Timea Tabori always knew she wanted to work in the game industry, getting into programming to secure a role as a Senior Engine Programmer at Rockstar Games. In her career, she has helped release huge titles including Grand Theft Auto 5 and Red Dead Redemption 2 and is a Women in Games Lead Ambassador. We asked Timea, some key questions about getting into the games sector.

Explain your role like I'm 5 years old

Just like engines in a car, video game engines are what make games go. The engine forms the most important, core technology running underneath the bonnet of games. The better, more efficient and more powerful the engine - the smoother the ride and the more cool features the game can have. I work on improving our engine, so our games can go faster, work on new consoles and support all the fun features our designers can imagine.

Take us through your average day at work

Depending on the stage of development we’re at for a project, I might be working on implementing a larger feature or new system, working with other departments to establish the requirements, desired workflow and create a robust and performant solution; or towards later stages of development, I might be more focused on responding quickly to bugs and stability issues that have come in from our testers. Whether I’m in quick-fire problem-solving mode or a more contemplative systems development mode, my work will always involve working with others across the studio, communicating clearly, building consensus, and writing efficient and clean code.

What was your educational and career journey into your current role?

I'm originally from Hungary. I knew from a young age that I wanted to work in games and I quickly realised that there were no games-related University courses offered in the country so I started exploring my options elsewhere. When I was 16 I decided to move to Ireland to finish my last two years of high school there. I enjoyed maths, solving problems and when considering the myriad roles within game development, I was fascinated by programming. It seemed like learning this magical new language would allow me to communicate with computers and build living, breathing virtual worlds in them. I wanted to be able to do that, so I decided to pursue programming.

What is it about your role that you love?

I love playing detective, looking for clues in the code to diagnose a problem and fix it. I also enjoy building consensus between teams to arrive at a solution to a problem that will not only fix a bug but also make our games run well and be easy for other members of the team to work with and understand going forward. To accomplish that, I might be working with other programmers, exploring new parts of the code base and problem-solving together or collaborating on a system; working with designers and creating logic blocks that will allow them to build the cool ideas they have dreamt up; or artists to create workflows and efficient systems to make it easier to get even more of their incredible work into the game.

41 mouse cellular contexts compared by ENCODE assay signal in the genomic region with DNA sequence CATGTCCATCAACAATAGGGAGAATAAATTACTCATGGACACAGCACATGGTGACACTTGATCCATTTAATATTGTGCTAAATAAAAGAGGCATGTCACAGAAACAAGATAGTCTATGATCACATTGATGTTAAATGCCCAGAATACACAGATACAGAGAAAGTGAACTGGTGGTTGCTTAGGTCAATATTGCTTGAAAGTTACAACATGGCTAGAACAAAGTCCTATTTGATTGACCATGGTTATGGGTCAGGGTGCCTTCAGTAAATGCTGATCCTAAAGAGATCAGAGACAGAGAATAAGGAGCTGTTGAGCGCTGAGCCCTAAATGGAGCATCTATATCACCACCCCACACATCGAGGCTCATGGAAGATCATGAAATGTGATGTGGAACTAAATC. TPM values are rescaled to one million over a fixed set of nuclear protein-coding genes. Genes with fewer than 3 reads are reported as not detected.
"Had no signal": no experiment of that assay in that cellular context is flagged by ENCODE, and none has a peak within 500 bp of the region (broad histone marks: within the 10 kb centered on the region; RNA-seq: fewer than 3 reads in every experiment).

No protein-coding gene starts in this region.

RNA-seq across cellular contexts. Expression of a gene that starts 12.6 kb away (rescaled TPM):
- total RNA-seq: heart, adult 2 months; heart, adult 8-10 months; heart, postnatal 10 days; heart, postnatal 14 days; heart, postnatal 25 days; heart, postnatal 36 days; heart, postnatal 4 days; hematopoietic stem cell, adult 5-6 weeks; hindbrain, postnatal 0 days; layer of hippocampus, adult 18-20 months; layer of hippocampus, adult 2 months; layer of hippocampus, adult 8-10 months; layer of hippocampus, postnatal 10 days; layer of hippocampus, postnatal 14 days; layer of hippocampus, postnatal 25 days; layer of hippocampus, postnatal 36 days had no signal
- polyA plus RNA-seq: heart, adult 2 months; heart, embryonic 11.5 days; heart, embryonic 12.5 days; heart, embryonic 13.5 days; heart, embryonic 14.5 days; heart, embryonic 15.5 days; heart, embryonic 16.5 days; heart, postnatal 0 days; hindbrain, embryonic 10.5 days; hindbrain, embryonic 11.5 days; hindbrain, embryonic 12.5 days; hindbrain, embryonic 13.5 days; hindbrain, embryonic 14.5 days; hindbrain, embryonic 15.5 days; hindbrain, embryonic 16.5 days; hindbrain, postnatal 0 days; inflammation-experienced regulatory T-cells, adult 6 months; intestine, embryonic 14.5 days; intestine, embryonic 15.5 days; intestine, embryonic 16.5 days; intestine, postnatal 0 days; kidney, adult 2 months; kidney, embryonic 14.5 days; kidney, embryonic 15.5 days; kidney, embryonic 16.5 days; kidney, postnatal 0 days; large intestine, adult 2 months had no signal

And of course, I work with testers most days - they play a crucial role in development finding problems in the game (also called bugs) and giving us information to help fix them as quickly as possible and prevent them from making it into the final product.

What's the hardest thing about your role?

There are lots of different stakeholders with various roles in game development. Communicating smoothly and effectively between so many different people with different perspectives, priorities and motivations can be incredibly challenging. But when it all goes well, and we manage to build consensus and make multiple teams happy it is also one of the most rewarding parts of the job. And for this reason I believe that one of the most important skills in game dev, regardless of discipline, is communication and empathy - being able to place yourself in the shoes of someone else and approach a problem not just from the perspective of what would serve you best, but also what would be the most helpful for others.

What key skills should people work on to do your role one day?

Programming skills are the most obvious. I work in C++ so a solid understanding of the language is key. Being part of the engine team our work can be pretty low-level so strong debugging skills, critical thinking, problem-solving, and systems thinking are also very important. And like I mentioned before, with so many different disciplines collaborating, it is vital to have strong communication skills - to be able to explain your own domain of expertise in simple terms to those not deeply familiar, and equally to be able to speak the language of designers, artists, producers and more so you can arrive at solutions quickly by asking the right questions.

What advice would you give to your younger self looking to get started in the industry?

Don’t be afraid to explore different roles within game dev, even ones that seem intimidating at first. You might find a treasure-trove of joy and rewarding opportunities. Also be patient and realise that it’s okay to not know everything. Failure is only a stepping stone to success if you persevere and programming is such a vast and ever-evolving discipline - no one can know everything. Part of the job is just knowing who to ask and learning how to find information when you need it, rather than having it ready to go in your head. Reach out to your local game dev community, find your support group and don’t ever feel like you need to fit some mold. Your unique talents are exactly what’s needed.

Do you have any links to good articles or videos that you think might give some tips or advice to someone starting in your role?

If you’re interested in programming start by exploring something very simple such as:

Scratch

These tools have great online communities to help you get started so if you’re ready for a bigger challenge then try:

Game Maker

Unity 3D